Conditional forms: math formulas with words

Monday, November 12, 2012

I like to think of the conditional forms in English as math formulas using words instead of numbers. Sentences are structured in a particular way every time, consisting of two clauses, an "if" clause and a main clause.

"Condition" means "situation or circumstance". If a particular condition is true, then a particular result happens.

For example, the first conditional is for things that are possible or for offers, suggestions, warnings and threats. Here is the word formula:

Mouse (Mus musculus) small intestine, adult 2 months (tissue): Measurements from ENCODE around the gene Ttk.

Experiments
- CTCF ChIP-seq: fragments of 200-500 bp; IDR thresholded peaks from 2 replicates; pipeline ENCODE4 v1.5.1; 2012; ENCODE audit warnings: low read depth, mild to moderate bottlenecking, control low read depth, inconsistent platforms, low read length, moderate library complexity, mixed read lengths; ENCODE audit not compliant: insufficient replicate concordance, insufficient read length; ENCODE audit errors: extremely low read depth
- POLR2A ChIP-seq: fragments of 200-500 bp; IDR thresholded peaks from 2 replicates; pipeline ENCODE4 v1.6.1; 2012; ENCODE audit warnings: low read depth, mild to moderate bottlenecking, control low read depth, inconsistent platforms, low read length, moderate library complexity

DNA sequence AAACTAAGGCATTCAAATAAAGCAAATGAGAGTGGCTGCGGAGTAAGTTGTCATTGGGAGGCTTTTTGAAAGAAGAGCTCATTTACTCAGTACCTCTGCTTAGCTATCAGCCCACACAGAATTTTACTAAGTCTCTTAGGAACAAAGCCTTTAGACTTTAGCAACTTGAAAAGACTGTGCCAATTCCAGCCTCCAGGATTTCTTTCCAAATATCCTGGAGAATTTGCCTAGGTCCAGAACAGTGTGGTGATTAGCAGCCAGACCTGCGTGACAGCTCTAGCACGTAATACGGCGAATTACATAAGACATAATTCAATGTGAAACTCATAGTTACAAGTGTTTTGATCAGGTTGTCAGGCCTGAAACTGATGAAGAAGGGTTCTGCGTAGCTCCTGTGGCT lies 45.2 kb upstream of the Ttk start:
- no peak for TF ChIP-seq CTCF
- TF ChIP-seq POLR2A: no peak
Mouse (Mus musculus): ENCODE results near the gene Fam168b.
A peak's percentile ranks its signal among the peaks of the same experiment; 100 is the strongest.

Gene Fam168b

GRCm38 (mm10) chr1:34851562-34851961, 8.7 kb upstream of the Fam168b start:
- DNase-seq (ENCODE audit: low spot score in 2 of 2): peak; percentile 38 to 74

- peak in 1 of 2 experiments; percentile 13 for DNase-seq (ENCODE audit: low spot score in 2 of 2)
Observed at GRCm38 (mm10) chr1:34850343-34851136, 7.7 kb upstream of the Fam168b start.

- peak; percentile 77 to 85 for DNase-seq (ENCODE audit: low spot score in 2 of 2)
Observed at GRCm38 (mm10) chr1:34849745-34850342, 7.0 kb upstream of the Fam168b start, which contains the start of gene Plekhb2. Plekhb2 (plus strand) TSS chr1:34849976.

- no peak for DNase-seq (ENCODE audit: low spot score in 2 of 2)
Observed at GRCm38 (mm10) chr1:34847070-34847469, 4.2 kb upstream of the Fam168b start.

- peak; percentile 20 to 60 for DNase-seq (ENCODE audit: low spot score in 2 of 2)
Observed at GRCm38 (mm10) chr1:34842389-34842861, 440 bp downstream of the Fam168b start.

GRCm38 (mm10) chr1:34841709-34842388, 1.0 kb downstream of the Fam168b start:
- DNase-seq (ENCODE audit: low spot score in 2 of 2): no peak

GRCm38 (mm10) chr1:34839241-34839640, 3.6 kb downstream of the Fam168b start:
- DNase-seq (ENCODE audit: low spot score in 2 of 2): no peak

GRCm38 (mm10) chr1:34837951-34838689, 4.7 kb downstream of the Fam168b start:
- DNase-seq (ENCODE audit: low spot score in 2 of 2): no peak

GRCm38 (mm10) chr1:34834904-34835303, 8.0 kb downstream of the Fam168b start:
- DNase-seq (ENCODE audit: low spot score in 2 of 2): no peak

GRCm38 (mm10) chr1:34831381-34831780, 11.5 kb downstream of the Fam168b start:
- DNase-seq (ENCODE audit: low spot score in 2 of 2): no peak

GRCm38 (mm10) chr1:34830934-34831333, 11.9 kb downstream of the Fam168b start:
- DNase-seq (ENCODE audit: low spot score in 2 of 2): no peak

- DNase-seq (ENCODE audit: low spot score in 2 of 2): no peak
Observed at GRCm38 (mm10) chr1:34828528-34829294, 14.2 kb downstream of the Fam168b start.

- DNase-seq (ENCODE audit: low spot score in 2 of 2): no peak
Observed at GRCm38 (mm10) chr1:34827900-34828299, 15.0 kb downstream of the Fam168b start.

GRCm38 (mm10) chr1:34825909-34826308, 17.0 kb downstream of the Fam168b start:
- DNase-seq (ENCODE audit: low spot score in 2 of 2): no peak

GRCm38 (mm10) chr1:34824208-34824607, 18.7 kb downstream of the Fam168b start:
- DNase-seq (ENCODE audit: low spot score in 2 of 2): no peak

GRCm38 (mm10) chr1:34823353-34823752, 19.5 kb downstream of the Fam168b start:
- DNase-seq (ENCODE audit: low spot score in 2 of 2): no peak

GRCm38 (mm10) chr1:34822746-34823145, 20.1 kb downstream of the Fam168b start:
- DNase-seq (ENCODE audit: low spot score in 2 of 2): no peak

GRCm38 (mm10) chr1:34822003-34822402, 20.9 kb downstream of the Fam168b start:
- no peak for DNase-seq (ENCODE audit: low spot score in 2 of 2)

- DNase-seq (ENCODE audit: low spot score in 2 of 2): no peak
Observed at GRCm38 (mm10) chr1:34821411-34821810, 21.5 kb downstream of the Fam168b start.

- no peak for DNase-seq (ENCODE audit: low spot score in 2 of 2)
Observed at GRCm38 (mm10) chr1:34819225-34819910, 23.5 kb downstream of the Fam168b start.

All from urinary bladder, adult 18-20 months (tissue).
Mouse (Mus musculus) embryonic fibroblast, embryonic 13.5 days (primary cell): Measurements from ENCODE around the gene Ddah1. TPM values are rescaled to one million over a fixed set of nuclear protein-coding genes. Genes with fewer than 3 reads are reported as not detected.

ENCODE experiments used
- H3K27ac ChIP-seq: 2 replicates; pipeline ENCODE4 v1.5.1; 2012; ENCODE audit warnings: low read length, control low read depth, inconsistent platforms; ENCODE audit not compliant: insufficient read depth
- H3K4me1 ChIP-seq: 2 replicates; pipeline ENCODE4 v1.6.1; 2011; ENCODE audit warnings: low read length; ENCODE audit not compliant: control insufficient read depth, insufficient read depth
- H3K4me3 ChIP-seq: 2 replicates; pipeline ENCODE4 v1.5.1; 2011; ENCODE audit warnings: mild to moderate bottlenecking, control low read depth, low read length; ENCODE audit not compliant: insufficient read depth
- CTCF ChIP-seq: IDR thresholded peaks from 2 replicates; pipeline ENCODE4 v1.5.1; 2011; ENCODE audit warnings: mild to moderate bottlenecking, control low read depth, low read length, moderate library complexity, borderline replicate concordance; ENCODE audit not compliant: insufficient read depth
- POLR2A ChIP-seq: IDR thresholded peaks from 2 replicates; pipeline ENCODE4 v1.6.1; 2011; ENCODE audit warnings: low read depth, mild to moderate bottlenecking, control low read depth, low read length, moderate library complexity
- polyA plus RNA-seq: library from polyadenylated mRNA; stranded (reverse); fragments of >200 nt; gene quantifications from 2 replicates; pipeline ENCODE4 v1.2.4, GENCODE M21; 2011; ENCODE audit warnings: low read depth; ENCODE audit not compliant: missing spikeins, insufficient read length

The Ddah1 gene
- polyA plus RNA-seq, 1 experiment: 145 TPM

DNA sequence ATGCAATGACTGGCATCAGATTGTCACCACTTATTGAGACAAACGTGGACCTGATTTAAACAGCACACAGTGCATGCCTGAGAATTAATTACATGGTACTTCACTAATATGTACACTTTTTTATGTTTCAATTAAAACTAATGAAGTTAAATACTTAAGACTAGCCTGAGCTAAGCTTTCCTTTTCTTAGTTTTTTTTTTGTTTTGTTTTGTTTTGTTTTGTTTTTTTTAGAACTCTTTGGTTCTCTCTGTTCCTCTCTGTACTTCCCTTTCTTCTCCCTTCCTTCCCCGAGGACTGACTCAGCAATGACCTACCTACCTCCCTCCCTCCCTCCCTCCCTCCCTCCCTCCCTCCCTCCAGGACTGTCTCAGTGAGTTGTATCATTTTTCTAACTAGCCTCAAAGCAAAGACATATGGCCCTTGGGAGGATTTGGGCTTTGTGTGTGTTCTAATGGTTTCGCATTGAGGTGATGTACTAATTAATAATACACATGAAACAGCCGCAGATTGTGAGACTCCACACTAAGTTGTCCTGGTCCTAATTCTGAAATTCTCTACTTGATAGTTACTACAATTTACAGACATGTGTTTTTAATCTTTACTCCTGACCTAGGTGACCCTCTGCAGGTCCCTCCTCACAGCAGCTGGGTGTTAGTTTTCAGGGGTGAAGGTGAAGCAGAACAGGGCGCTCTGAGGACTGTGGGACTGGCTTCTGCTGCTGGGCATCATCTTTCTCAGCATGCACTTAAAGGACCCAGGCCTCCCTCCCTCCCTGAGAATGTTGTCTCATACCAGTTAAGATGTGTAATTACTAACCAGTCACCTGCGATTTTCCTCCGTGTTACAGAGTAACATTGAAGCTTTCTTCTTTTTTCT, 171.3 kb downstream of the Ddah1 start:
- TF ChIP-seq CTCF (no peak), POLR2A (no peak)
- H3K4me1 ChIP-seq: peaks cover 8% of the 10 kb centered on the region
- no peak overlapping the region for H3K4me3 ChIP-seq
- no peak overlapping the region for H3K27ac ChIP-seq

The "if" clause = present simple verb, the main clause = will + main/base verb

If we hurry (present simple), we will + see the beginning of the movie.
If it rains (present simple) tomorrow, I will + bring my umbrella.
If you don't study (present simple), you will + fail the exam.

You can also reverse the sentence order. If the "if" clause comes first, a comma is usually used. If the "if" clause comes second, there is no need for a comma:

We will see the beginning of the movie if we hurry.
I will bring my umbrella if it rains tomorrow.
You will fail the exam if you don't study.

First conditional formula: (present tense verb / "will" + main verb)

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